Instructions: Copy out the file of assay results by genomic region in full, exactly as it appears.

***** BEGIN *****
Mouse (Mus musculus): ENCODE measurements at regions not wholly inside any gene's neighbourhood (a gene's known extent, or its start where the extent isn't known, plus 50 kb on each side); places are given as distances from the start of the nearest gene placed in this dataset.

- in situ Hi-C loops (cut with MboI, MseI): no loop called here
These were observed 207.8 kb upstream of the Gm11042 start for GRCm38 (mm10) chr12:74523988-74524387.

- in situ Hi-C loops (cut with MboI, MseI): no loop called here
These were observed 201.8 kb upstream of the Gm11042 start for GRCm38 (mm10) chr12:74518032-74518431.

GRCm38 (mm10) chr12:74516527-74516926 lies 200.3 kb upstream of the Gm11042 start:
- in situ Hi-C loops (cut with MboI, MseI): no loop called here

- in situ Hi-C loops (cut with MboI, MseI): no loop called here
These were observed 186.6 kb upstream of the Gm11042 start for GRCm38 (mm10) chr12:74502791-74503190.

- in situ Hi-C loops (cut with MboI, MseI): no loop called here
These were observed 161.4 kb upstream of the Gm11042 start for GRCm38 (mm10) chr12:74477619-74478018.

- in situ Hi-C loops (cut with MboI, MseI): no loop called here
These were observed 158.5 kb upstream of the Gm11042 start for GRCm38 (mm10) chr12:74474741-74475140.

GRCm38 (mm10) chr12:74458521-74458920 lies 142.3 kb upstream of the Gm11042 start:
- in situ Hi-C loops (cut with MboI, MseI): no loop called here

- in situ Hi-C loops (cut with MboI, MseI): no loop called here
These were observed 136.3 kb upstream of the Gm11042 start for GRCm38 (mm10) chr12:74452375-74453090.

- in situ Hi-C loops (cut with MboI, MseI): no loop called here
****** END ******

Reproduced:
Mouse (Mus musculus): ENCODE measurements at regions not wholly inside any gene's neighbourhood (a gene's known extent, or its start where the extent isn't known, plus 50 kb on each side); places are given as distances from the start of the nearest gene placed in this dataset.

- in situ Hi-C loops (cut with MboI, MseI): no loop called here
These were observed 207.8 kb upstream of the Gm11042 start for GRCm38 (mm10) chr12:74523988-74524387.

- in situ Hi-C loops (cut with MboI, MseI): no loop called here
These were observed 201.8 kb upstream of the Gm11042 start for GRCm38 (mm10) chr12:74518032-74518431.

GRCm38 (mm10) chr12:74516527-74516926 lies 200.3 kb upstream of the Gm11042 start:
- in situ Hi-C loops (cut with MboI, MseI): no loop called here

- in situ Hi-C loops (cut with MboI, MseI): no loop called here
These were observed 186.6 kb upstream of the Gm11042 start for GRCm38 (mm10) chr12:74502791-74503190.

- in situ Hi-C loops (cut with MboI, MseI): no loop called here
These were observed 161.4 kb upstream of the Gm11042 start for GRCm38 (mm10) chr12:74477619-74478018.

- in situ Hi-C loops (cut with MboI, MseI): no loop called here
These were observed 158.5 kb upstream of the Gm11042 start for GRCm38 (mm10) chr12:74474741-74475140.

GRCm38 (mm10) chr12:74458521-74458920 lies 142.3 kb upstream of the Gm11042 start:
- in situ Hi-C loops (cut with MboI, MseI): no loop called here

- in situ Hi-C loops (cut with MboI, MseI): no loop called here
These were observed 136.3 kb upstream of the Gm11042 start for GRCm38 (mm10) chr12:74452375-74453090.

- in situ Hi-C loops (cut with MboI, MseI): no loop called here